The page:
• Care has steadily improved nationwide, as have quality and many more years of life for those with CF.

Available in open access form as part of a larger article is a section entitled "The interdependent roles of patients, families and professionals in cystic fibrosis: a system for the coproduction of healthcare and its improvement" by Kathryn Sabadosa. Published in 2014, she details her journey as family advocate working within the CF Foundation to improve care for her son and others with CF [Sabadosa KA 2014]. I had the privilege of meeting with her several years ago.

Any changes for HD care on the horizon? As a beginning effort, this author and a group of international experts created and published expert preference guides for the treatment of chorea, irritability, and perseverative behaviors in HD in 2011. Unfortunately, these guides were not officially endorsed or promoted by our HD organizations, and as such could have only limited impact on care improvement.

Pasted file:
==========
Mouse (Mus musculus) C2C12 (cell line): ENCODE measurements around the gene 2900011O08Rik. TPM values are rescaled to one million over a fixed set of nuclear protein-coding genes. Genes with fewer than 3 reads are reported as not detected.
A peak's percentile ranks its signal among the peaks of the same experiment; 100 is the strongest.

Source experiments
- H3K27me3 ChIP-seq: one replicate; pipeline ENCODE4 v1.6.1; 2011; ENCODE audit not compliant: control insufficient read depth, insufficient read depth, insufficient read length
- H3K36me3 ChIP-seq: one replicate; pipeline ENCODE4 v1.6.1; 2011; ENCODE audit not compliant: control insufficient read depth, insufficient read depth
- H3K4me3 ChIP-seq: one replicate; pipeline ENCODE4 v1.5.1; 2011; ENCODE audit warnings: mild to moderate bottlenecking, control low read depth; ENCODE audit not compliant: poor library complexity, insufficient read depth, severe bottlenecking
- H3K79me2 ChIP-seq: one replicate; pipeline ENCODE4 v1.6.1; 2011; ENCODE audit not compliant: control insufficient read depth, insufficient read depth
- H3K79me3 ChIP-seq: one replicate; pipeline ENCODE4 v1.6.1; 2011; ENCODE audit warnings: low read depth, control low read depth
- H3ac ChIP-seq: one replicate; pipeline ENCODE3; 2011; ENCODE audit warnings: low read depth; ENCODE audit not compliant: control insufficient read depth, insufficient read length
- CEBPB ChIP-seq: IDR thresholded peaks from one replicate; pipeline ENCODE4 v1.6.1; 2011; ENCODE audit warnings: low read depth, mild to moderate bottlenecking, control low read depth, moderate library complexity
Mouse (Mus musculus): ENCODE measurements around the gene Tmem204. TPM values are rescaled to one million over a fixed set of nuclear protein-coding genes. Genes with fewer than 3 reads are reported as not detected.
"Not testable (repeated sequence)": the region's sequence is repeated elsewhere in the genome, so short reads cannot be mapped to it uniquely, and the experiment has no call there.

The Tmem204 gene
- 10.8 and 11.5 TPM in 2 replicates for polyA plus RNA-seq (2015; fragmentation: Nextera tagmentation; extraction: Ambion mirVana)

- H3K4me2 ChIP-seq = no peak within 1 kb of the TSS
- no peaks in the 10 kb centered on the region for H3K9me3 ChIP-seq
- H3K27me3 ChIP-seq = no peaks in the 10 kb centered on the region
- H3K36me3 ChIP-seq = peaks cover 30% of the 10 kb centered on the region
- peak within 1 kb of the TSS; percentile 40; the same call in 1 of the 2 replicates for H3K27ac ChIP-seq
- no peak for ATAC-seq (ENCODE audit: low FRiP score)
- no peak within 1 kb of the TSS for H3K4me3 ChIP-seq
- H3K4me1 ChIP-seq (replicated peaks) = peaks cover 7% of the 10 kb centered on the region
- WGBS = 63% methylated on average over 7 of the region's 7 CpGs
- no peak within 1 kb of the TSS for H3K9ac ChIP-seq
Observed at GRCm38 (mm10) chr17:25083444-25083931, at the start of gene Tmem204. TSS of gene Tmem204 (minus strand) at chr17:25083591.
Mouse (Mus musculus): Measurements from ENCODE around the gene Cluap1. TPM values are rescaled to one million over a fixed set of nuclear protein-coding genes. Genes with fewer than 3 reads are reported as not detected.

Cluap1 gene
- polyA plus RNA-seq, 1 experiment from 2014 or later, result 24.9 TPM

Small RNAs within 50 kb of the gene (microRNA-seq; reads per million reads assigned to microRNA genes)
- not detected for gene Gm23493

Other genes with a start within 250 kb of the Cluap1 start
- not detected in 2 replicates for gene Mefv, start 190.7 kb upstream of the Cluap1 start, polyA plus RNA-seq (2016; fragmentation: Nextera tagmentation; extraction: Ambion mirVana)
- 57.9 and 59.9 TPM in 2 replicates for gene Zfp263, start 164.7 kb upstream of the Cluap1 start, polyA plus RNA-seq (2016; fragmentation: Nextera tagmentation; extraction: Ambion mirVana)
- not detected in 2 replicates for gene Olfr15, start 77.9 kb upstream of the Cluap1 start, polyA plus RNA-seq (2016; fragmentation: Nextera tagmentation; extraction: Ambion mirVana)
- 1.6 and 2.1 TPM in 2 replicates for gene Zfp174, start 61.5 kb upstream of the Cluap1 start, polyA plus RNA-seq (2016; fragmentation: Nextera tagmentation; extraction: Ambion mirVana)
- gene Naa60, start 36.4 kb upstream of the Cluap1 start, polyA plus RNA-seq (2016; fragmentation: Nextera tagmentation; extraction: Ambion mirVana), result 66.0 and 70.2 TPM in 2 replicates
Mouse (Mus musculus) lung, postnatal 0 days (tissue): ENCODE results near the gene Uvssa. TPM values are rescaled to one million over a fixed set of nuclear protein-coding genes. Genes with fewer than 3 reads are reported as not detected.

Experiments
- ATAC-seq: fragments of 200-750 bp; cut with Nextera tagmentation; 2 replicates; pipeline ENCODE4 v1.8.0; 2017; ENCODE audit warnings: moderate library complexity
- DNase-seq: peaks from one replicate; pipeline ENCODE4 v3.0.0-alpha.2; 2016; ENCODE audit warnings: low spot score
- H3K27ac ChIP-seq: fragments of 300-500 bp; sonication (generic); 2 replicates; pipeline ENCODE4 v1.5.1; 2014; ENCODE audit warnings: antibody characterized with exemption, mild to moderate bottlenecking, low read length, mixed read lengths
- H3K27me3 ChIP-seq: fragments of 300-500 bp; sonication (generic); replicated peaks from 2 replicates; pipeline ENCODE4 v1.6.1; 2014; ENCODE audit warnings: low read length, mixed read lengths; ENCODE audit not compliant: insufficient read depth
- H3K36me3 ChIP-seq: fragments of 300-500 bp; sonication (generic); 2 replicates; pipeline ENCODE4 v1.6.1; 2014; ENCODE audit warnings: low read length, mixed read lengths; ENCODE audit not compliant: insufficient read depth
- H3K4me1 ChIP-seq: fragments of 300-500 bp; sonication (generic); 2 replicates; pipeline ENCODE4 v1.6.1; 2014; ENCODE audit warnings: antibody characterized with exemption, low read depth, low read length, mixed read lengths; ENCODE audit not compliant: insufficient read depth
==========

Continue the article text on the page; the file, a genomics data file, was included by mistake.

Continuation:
In ongoing efforts, this author and an international group of HD expert psychiatrists will publish clinical practice guides for 5 more symptoms of HD including anxiety, apathy, agitation, psychotic symptoms and sleep disorders during 2016. Another group of international experts are working on guidelines for physical therapy in HD. These are steps forward, but will likely have limited chance of improving care in centers or our communities if our organizations fail to endorse or promote them.

Also in ongoing efforts, this author is also working with an international group of HD professionals who are studying the Enroll-HD data base with the aspiration of standardizing and improving care in HD.

Author's comments: Conferences led by our HD organizations appropriately leave us in awe of the hundreds of scientists, clinicians, and increasing number of drug companies working towards new drugs to help symptoms, slow down the disease, and even find a cure for HD. These of course are vitally important endeavors. At the same time however, there is a glaring absence of formal effort for programs to maximize care with current treatments. While we wait for better things, maximizing care with presently available treatments will give individuals with HD and their families the best chance for a better life with what we have now.

References

Sabadosa KA, Batalden PB. The interdependent roles of patients, families and professionals in cystic fibrosis: a system for the coproduction of healthcare and its improvement. BMJ Qual Saf. 2014 Apr;23 Suppl 1:i90-4. doi: 10.1136/bmjqs-2013-002782. PubMed abstract